Supporters of the Silicon Schools Fund include the Fisher, Broad, Schusterman, Schwab, and Arnold foundations, as well as the Emerson Education Fund. Clearly, some heavy hitters in the philanthropic world are lining up to support blended learning, which is good news for schools and nonprofits seeking to leverage this innovation and its potential to impact student learning.
Using wireless internet and mobile devices to help students access academic content that complements teacher-led classroom instruction is an approach to education tailor-made for funders who made their fortunes in the computer and technology industries. The Michael and Susan Dell Foundation and Netflix CEO Reed Hastings are among the tech funders who have supported blended learning.
For Dell, blended learning is a sensible part of its urban education funding strategy, given its interest in data-driven education. In the 2011-2012 school year, Dell supported a cohort of schools with blended learning programs and funded a series of case studies to better understand what works in this field. For Hastings, blended learning provided a means to combine his interests in education technology and charter schools when he awarded $2 million to Rocketship Education, a nonprofit chain of elementary charter schools operating in the San Francisco Bay Area, Nashville, and Milwaukee.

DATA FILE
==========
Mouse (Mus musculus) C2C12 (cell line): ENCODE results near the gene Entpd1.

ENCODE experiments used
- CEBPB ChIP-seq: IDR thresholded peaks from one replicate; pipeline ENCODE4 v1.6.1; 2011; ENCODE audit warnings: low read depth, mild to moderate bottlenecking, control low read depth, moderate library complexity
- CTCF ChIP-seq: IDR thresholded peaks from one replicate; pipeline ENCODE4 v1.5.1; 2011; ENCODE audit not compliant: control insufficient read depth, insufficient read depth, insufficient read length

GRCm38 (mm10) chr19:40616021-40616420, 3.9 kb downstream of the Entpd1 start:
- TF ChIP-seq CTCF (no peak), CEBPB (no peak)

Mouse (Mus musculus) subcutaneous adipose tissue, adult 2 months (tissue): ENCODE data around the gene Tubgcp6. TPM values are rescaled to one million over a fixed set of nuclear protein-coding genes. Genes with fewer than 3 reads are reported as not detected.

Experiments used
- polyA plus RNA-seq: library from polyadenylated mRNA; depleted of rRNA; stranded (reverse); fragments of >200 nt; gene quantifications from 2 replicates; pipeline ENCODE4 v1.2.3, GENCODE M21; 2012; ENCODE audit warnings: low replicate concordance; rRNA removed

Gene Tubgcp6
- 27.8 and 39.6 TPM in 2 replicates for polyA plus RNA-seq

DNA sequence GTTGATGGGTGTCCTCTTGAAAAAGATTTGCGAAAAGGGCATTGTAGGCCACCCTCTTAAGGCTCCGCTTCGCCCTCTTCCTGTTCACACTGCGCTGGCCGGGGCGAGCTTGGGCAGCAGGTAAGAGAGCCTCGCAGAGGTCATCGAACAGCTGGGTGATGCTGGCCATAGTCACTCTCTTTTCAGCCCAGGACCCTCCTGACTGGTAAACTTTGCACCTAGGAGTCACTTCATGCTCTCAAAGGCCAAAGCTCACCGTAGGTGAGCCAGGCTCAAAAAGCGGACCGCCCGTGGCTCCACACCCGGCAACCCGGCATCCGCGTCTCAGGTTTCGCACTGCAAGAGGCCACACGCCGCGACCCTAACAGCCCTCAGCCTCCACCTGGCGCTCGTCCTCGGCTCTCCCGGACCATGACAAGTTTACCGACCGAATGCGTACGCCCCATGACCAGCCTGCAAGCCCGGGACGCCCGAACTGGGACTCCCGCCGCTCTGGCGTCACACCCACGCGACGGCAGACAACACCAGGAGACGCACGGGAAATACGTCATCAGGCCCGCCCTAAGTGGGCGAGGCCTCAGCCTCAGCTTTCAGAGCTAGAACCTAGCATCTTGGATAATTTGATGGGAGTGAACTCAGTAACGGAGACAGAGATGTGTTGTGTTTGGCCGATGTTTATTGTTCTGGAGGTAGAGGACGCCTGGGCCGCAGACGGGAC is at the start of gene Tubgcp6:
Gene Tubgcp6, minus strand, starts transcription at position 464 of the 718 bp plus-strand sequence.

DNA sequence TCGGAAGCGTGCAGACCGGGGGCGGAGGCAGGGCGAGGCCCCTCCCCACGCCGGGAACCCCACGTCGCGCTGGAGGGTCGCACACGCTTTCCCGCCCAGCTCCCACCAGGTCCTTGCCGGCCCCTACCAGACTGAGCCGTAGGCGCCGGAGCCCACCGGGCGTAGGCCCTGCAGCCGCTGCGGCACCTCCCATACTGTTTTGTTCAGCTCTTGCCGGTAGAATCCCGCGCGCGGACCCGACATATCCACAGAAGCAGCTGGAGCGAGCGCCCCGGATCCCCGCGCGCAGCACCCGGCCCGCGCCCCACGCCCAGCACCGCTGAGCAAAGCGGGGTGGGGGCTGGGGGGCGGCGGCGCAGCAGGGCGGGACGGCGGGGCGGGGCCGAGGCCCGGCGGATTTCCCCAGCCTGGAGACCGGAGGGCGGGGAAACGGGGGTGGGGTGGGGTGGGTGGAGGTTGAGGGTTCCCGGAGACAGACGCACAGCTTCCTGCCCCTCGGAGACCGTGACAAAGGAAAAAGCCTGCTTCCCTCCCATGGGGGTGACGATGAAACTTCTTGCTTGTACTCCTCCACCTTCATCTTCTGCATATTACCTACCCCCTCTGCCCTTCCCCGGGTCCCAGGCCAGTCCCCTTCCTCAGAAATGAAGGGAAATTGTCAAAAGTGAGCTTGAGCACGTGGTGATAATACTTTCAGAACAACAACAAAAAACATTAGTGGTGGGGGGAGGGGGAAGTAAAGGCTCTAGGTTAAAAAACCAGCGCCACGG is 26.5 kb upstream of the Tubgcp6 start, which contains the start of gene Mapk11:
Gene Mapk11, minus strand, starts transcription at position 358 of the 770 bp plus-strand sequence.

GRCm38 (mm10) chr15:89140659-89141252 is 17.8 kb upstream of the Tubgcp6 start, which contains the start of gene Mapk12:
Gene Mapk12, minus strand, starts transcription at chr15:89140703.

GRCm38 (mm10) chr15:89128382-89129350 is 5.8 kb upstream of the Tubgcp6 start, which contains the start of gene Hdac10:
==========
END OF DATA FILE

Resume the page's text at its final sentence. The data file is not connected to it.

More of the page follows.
Another player in this space, whom we've written about before, is Neeru Khosla, the wife of VC billionaire Vinod Khosla. She's a co-founder of the CK-12 Foundation, which has a seven-figure-per-year budget bankrolled by the couple's Amar Foundation. CK-12 offers a variety of online educational tools, from digital textbooks to videos. And it's all free. The mission of CK-12 is to "enable everyone to learn in their own unique way." Consistent with the couple's background and educational experiences, CK-12 focuses on STEM education.